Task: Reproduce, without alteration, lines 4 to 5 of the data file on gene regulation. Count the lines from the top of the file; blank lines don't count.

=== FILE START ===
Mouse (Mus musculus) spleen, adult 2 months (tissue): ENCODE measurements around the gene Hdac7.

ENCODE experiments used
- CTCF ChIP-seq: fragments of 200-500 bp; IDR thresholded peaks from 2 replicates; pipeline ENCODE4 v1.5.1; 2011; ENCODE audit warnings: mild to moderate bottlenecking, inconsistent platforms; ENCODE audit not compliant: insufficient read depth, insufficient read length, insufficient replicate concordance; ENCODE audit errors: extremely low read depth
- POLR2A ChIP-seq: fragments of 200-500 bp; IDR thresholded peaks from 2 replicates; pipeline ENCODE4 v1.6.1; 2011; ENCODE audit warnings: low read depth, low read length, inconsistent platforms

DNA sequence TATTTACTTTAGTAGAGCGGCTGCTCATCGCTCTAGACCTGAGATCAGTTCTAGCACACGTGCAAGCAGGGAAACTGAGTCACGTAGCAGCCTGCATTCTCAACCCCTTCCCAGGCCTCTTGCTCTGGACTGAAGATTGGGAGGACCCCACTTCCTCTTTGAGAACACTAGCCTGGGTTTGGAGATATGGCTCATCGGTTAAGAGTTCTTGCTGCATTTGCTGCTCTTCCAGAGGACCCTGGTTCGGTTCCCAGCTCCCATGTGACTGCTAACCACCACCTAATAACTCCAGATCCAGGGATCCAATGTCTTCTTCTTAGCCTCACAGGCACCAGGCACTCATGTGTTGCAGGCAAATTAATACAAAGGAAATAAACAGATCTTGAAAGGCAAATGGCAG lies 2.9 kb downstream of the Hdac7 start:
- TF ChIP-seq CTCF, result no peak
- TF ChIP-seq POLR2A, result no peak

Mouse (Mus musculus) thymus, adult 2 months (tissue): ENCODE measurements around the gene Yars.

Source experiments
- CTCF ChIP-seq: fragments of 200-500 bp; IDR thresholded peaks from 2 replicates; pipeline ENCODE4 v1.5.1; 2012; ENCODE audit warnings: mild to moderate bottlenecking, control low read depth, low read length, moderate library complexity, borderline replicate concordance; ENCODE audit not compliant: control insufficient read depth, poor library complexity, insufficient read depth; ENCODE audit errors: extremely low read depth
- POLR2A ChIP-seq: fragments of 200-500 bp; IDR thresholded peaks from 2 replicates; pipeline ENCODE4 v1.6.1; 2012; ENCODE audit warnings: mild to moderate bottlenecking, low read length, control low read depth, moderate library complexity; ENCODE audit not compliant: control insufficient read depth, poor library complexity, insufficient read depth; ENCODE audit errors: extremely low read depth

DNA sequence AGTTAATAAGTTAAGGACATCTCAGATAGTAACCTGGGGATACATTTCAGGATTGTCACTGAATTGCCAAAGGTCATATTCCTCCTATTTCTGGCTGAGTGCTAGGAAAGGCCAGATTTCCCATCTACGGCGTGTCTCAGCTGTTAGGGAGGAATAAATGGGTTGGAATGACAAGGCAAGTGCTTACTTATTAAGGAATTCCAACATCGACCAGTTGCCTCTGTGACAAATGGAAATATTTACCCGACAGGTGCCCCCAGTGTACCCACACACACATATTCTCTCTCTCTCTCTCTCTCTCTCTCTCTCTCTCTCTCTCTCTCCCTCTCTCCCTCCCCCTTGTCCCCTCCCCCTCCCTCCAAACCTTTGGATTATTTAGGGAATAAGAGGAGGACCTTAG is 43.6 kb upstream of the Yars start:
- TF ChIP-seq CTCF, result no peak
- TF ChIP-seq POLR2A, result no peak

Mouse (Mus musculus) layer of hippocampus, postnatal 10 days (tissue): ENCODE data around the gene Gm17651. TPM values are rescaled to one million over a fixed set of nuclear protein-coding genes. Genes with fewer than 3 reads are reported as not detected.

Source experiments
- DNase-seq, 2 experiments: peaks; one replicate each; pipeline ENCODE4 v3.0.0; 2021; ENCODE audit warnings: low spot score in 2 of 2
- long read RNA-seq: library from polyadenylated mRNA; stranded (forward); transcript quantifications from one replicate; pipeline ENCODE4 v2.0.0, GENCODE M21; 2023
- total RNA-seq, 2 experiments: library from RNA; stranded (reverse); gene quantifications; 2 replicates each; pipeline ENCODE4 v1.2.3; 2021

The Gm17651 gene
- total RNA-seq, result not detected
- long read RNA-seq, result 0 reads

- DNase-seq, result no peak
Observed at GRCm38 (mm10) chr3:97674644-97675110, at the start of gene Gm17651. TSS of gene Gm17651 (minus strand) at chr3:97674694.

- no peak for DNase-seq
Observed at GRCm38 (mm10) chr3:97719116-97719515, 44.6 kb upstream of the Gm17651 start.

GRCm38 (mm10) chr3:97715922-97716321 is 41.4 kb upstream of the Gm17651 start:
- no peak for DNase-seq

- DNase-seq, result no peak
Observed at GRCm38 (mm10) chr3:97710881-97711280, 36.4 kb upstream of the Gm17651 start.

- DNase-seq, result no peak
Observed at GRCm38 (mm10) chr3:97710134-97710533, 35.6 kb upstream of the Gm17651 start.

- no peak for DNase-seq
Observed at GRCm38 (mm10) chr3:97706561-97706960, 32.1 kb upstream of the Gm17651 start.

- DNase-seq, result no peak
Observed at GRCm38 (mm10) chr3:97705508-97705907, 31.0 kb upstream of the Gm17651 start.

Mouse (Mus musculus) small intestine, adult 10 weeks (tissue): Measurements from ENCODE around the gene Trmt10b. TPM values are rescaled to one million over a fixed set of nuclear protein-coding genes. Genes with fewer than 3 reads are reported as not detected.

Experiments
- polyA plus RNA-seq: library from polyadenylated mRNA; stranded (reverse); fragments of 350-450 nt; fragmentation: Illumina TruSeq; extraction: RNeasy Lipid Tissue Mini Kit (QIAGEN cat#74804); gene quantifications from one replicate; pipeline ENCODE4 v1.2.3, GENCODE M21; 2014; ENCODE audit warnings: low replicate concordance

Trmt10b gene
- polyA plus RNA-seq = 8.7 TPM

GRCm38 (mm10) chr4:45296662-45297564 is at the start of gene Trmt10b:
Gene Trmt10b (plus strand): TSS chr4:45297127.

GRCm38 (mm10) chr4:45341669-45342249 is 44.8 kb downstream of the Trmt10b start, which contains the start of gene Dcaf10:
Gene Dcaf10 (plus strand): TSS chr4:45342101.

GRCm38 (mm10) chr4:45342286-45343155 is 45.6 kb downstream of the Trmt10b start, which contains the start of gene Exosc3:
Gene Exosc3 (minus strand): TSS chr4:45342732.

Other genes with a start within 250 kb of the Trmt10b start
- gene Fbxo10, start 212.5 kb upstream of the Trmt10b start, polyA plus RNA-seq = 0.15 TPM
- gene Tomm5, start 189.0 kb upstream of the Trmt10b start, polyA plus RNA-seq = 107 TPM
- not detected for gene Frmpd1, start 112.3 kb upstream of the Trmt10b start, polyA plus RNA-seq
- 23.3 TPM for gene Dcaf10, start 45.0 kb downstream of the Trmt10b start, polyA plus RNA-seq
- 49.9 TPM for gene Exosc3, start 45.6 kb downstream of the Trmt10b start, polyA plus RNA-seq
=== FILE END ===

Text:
- POLR2A ChIP-seq: fragments of 200-500 bp; IDR thresholded peaks from 2 replicates; pipeline ENCODE4 v1.6.1; 2011; ENCODE audit warnings: low read depth, low read length, inconsistent platforms

DNA sequence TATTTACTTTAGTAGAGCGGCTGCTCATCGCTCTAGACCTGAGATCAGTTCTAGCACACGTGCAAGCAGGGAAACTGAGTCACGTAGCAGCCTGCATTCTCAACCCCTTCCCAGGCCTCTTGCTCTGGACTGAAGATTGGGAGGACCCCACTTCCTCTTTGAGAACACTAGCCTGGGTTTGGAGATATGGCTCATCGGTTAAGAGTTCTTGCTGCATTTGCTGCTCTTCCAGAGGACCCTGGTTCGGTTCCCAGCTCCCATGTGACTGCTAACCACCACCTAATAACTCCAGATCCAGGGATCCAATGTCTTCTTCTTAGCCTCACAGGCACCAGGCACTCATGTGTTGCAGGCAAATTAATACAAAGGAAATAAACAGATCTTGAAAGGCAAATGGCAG lies 2.9 kb downstream of the Hdac7 start: